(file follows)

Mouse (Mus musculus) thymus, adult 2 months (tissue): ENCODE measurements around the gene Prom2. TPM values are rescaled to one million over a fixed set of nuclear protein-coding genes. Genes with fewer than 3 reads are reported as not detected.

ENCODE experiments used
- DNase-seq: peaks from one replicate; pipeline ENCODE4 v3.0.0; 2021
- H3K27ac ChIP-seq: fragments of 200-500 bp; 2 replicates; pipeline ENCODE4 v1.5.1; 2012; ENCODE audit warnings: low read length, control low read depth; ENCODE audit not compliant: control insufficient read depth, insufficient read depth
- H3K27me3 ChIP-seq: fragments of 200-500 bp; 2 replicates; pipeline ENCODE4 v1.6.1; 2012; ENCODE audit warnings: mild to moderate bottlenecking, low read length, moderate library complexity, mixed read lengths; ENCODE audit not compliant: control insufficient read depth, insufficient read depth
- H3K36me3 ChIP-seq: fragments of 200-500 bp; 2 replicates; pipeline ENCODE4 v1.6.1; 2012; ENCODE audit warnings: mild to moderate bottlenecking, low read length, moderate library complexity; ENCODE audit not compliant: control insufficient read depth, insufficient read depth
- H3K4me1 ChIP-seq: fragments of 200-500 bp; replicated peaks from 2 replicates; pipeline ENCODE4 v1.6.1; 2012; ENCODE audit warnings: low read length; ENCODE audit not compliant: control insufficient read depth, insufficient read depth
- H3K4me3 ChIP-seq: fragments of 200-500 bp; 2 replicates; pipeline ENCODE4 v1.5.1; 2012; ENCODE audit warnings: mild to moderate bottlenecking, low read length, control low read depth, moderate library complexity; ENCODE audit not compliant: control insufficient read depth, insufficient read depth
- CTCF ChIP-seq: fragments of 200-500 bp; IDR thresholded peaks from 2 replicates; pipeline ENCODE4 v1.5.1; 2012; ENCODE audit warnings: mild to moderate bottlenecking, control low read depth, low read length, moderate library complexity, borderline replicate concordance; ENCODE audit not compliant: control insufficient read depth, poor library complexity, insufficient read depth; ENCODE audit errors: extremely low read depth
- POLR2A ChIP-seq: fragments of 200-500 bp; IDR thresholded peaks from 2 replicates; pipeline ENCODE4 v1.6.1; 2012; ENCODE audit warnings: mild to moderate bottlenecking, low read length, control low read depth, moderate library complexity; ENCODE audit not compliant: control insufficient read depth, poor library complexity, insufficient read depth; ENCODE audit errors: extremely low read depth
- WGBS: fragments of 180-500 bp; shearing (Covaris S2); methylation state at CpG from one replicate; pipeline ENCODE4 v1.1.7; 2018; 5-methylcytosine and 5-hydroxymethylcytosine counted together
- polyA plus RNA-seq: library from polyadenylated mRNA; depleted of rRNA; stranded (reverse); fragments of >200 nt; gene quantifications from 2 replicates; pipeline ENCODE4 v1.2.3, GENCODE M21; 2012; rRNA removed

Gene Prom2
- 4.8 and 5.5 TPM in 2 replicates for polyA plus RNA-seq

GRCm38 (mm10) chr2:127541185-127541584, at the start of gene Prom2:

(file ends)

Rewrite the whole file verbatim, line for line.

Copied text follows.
Mouse (Mus musculus) thymus, adult 2 months (tissue): ENCODE measurements around the gene Prom2. TPM values are rescaled to one million over a fixed set of nuclear protein-coding genes. Genes with fewer than 3 reads are reported as not detected.

ENCODE experiments used
- DNase-seq: peaks from one replicate; pipeline ENCODE4 v3.0.0; 2021
- H3K27ac ChIP-seq: fragments of 200-500 bp; 2 replicates; pipeline ENCODE4 v1.5.1; 2012; ENCODE audit warnings: low read length, control low read depth; ENCODE audit not compliant: control insufficient read depth, insufficient read depth
- H3K27me3 ChIP-seq: fragments of 200-500 bp; 2 replicates; pipeline ENCODE4 v1.6.1; 2012; ENCODE audit warnings: mild to moderate bottlenecking, low read length, moderate library complexity, mixed read lengths; ENCODE audit not compliant: control insufficient read depth, insufficient read depth
- H3K36me3 ChIP-seq: fragments of 200-500 bp; 2 replicates; pipeline ENCODE4 v1.6.1; 2012; ENCODE audit warnings: mild to moderate bottlenecking, low read length, moderate library complexity; ENCODE audit not compliant: control insufficient read depth, insufficient read depth
- H3K4me1 ChIP-seq: fragments of 200-500 bp; replicated peaks from 2 replicates; pipeline ENCODE4 v1.6.1; 2012; ENCODE audit warnings: low read length; ENCODE audit not compliant: control insufficient read depth, insufficient read depth
- H3K4me3 ChIP-seq: fragments of 200-500 bp; 2 replicates; pipeline ENCODE4 v1.5.1; 2012; ENCODE audit warnings: mild to moderate bottlenecking, low read length, control low read depth, moderate library complexity; ENCODE audit not compliant: control insufficient read depth, insufficient read depth
- CTCF ChIP-seq: fragments of 200-500 bp; IDR thresholded peaks from 2 replicates; pipeline ENCODE4 v1.5.1; 2012; ENCODE audit warnings: mild to moderate bottlenecking, control low read depth, low read length, moderate library complexity, borderline replicate concordance; ENCODE audit not compliant: control insufficient read depth, poor library complexity, insufficient read depth; ENCODE audit errors: extremely low read depth
- POLR2A ChIP-seq: fragments of 200-500 bp; IDR thresholded peaks from 2 replicates; pipeline ENCODE4 v1.6.1; 2012; ENCODE audit warnings: mild to moderate bottlenecking, low read length, control low read depth, moderate library complexity; ENCODE audit not compliant: control insufficient read depth, poor library complexity, insufficient read depth; ENCODE audit errors: extremely low read depth
- WGBS: fragments of 180-500 bp; shearing (Covaris S2); methylation state at CpG from one replicate; pipeline ENCODE4 v1.1.7; 2018; 5-methylcytosine and 5-hydroxymethylcytosine counted together
- polyA plus RNA-seq: library from polyadenylated mRNA; depleted of rRNA; stranded (reverse); fragments of >200 nt; gene quantifications from 2 replicates; pipeline ENCODE4 v1.2.3, GENCODE M21; 2012; rRNA removed

Gene Prom2
- 4.8 and 5.5 TPM in 2 replicates for polyA plus RNA-seq

GRCm38 (mm10) chr2:127541185-127541584, at the start of gene Prom2: